The rhythm and even the full rhyme of the initial syllables in the "Scythian texts", detected in the process of translation to the Ancient Türkic language, are probably absent in the Greek language. However would Herodotus have wished to reproduce in Greek the precise poetic (phonetic, rhythmic) traits of the "Royal Scythian" language, he could not have done it. It could be only be brought out in a reverse translation of the text onto the indigenous language of the "Royal Scythians", or  in an one of the related languages. In the opinion of the experts, in the Greek literature the technique of alliteration and rhyming of the initial syllables were not developed, tand herefore it is quite possible that Herodotus' informants have not noticed this hallmark of the Scythian message.

Comparison of the poetics in the "Scythian texts" and the monuments of Oguzes

 To corroborate the strength in the confirmation of the Scythian-Türkic language congruity, obviously it is necessary to continue a search for the similarity in the figurative thinking of the "Royal Scythians" and Türks. To confirm the congruity, we shall display one of the most known samples of the Türkic text, contained in the inscriptions of the Bilge-Kagan:

Türük-oğuz beqleri boduni eşidinq,
Üzə tenqri basmasar, asra yir telinmeser, Türük bodun!
Elinqin törönqin kim artatı udaçı erti.
Türük bodun ertin! Ökün!8

 Beks and the people, Türks-Oguzes, listen!
Until the high sky falls down
Until the land that brought you up have not yawn,
Who can destroy your land and your descendants, Türks?
Be brave! Learn yourself!

Let's try to compare the poetics of the Scythian and Türkic texts cited above.

These two texts are united by the subject that talks about the destiny of the ethnos, in the case of the "Royal Scythians" it is about the actions of the aggressor menacing them, and in the case with the Türks it is about the actions of inhabitants of the land. The subject of the texts and their addressee is the ethnos (conqueror Persians, "Royal Scythians" reflecting aggression, and the Türks-Oguzes protecting their land). In both cases the sky, the land, and the water participate in the fate of the ethnos. The difference is shown only in the actions of the ethnoses in the fate-deciding situations, as the actions of an aggressor are in one case, and in another the actions are about the fighting spirit of the owners of the land. The "Royal Scythians" advise the aggressor to stop on time his encroachment on the other's land (to fly as a bird to heaven, to hide as the mouse in the ground, and to hop as a frog to a bog), and the Türks-Oguzes owners of the land are offered to protect the land to the end until the sky falls down and the land yawns by the will of the god Tengri.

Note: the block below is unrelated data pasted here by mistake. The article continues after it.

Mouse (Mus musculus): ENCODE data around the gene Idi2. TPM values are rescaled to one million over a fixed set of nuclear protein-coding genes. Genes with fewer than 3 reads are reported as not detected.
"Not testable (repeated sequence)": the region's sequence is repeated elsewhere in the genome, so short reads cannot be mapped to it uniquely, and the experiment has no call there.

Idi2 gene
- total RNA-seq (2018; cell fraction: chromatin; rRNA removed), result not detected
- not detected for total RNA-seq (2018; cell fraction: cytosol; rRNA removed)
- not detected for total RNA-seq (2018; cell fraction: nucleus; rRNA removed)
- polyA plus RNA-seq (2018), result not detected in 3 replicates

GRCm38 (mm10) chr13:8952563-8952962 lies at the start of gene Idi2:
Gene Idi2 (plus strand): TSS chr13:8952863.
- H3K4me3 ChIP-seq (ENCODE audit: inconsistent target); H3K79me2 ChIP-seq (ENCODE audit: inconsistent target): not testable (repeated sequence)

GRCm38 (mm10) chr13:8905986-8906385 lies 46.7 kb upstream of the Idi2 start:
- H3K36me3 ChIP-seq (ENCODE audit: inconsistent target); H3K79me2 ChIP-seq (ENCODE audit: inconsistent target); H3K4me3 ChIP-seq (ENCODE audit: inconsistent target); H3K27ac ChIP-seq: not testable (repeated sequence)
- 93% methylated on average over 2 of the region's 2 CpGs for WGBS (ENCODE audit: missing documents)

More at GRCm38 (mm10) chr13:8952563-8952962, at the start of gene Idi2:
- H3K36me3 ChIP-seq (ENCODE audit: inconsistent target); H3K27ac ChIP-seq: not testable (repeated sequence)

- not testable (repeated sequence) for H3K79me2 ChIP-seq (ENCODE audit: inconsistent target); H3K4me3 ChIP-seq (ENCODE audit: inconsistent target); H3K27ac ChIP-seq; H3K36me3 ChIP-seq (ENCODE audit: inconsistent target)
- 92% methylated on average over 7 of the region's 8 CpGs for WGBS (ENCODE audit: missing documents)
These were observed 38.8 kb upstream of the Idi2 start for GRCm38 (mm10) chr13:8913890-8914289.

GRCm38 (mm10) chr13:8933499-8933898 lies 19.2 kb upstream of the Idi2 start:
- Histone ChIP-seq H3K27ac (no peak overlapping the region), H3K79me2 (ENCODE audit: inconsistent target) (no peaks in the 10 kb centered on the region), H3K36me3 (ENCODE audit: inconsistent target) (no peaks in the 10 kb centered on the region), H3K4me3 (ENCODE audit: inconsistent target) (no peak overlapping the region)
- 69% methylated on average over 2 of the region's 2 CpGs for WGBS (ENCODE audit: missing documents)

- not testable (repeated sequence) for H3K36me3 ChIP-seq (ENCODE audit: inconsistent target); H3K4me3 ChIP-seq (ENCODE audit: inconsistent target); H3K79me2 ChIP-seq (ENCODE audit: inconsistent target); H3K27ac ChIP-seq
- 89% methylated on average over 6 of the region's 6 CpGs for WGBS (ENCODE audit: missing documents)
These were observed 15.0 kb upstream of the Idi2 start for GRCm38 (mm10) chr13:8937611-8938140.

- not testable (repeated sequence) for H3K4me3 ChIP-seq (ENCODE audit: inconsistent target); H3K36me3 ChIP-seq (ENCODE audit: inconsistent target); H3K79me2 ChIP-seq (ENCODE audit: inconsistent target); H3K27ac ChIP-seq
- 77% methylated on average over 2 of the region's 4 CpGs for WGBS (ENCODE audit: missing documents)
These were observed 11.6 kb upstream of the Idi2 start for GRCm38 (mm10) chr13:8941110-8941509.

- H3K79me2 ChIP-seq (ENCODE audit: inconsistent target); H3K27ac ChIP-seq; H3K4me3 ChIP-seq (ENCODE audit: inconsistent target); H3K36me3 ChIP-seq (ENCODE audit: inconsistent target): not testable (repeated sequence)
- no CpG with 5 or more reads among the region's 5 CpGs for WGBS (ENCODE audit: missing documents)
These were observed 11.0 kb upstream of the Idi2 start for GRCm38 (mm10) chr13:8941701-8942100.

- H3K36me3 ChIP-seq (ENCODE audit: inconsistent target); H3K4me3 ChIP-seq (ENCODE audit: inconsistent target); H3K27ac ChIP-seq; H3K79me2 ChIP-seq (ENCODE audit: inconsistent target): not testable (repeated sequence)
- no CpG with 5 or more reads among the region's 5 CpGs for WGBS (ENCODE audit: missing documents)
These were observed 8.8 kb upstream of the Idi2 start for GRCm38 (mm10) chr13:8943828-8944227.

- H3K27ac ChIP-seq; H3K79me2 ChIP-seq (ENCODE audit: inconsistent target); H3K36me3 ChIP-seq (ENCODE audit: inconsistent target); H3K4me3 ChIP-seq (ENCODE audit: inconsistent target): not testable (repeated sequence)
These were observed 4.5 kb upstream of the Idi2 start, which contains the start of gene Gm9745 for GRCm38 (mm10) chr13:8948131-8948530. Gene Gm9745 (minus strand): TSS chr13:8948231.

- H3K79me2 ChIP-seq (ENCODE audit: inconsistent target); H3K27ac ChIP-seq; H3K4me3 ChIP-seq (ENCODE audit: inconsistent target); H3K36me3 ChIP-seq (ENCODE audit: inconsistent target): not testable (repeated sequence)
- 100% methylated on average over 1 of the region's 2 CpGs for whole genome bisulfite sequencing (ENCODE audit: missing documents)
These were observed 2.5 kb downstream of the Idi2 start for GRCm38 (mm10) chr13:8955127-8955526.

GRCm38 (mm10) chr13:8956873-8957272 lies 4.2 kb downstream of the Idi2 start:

The poem-composing pattern of the "Royal Scythians" and Türks is identical. It corresponds to the modern white verse.

The comparative analysis of the two statements, which are the classical examples of the mythological thinking of the "Royal Scythians" and the Türks-Oguzes, reveals a complete congruity of the poetic thought of two ethnoses which are distanced in time from each other by the 1100 years ("Royal Scythians" of the 5th c. BC and the Türks of the 6th c. AD).

Comparison of the "Scythian texts" poetics and monuments of Kirgizia

 As was noted above, the text of the Scythian appeal to Darius applied a rhyming the first syllable of the "word-forming module", drawn from the name of Kolaksai. A similar device is found in the Ancient Türkic texts in the group of the Kirgizian monuments called "Wooden plank with runes". S.E.Malov has determined from the surviving part of the inscription that  the text on the plank is "some kind of a traveling staff, a guiding stick". That gives a reason to relate it to the ritual texts. I cite the transcription per Malov:

1. ağıpaşu altım əbəşiq... amidişaçu...
2. əğopa açışın ağuiqipmçip qiçup(?) skmuqç(?).
3. ağıltım-nayazıiç ağızığaşa... ağışəd...
4. açuəğiz aşuaz.

In the text only 14 words are readable. Of them, 12 start with "á" (the other two words, as believes Malov, are distorted); the use of the rhyme of the first syllables looks as follows:

 ağ (6 times) aç (2 times), al, əb, am, aş.

Translation of the text:

1. Having risen, I passed over the top of the mountain. My childhood pals... Opening the vessels now...
2. On the brim (located on the bend, at the edge) knoll (or a stone bullwark, sacrificial pile of rocks).
Helping each other on a new path over the top of the mountain
and reaching the top, thus going over...
3. I came; here's the plain. Passing over an internal gorge (a mouth of the mountain),
the ascention we(ll)...
4. Initiating (the road) and crossing the top, a little...

 
Home
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Ogur and Oguz
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Paleography of 8 Türkic Alphabets

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Avar Dateline